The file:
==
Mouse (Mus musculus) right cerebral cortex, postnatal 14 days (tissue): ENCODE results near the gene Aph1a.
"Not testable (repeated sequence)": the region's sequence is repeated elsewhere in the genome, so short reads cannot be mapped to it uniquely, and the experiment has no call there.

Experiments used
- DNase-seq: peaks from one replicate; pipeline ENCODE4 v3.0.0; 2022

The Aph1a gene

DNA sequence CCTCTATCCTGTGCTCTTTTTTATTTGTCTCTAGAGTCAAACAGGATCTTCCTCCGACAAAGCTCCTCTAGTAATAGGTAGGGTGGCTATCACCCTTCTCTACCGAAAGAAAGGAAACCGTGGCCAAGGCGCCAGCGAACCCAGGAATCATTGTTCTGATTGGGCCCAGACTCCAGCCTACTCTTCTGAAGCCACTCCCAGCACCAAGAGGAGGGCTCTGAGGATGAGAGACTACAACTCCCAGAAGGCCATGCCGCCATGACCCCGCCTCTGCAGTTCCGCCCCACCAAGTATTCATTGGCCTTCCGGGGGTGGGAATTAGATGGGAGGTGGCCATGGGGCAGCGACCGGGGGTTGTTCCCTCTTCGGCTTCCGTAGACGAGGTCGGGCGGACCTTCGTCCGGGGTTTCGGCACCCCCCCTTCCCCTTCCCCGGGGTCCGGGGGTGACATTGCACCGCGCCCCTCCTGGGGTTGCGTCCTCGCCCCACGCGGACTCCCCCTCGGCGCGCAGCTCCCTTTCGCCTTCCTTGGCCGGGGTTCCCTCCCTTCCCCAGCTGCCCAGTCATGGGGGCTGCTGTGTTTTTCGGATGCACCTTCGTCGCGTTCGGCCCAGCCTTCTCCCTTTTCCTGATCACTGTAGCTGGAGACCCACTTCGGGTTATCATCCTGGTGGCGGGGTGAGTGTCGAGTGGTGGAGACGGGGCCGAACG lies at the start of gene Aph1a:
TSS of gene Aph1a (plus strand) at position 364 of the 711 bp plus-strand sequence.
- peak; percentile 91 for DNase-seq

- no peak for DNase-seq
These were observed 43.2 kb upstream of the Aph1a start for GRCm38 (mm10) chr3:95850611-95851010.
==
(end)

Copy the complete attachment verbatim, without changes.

Mouse (Mus musculus) right cerebral cortex, postnatal 14 days (tissue): ENCODE results near the gene Aph1a.
"Not testable (repeated sequence)": the region's sequence is repeated elsewhere in the genome, so short reads cannot be mapped to it uniquely, and the experiment has no call there.

Experiments used
- DNase-seq: peaks from one replicate; pipeline ENCODE4 v3.0.0; 2022

The Aph1a gene

DNA sequence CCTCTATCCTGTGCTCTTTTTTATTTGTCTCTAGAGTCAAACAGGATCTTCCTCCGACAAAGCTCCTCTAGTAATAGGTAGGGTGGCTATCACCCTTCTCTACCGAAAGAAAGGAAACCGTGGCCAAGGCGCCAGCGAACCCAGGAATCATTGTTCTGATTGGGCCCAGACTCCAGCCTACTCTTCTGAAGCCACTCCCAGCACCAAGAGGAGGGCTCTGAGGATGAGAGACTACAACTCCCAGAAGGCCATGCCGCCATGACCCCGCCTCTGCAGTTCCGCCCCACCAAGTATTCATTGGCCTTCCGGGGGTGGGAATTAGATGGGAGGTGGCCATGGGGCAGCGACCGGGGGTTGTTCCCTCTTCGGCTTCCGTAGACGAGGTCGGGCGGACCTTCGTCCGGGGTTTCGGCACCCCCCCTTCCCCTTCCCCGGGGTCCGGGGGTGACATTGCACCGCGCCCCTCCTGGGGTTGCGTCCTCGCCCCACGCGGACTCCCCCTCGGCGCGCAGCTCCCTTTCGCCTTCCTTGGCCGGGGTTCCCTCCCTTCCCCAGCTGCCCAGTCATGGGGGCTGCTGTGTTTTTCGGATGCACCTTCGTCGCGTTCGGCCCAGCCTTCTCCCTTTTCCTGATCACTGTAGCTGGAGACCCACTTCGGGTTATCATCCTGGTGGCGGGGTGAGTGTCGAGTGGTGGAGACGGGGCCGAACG lies at the start of gene Aph1a:
TSS of gene Aph1a (plus strand) at position 364 of the 711 bp plus-strand sequence.
- peak; percentile 91 for DNase-seq

- no peak for DNase-seq
These were observed 43.2 kb upstream of the Aph1a start for GRCm38 (mm10) chr3:95850611-95851010.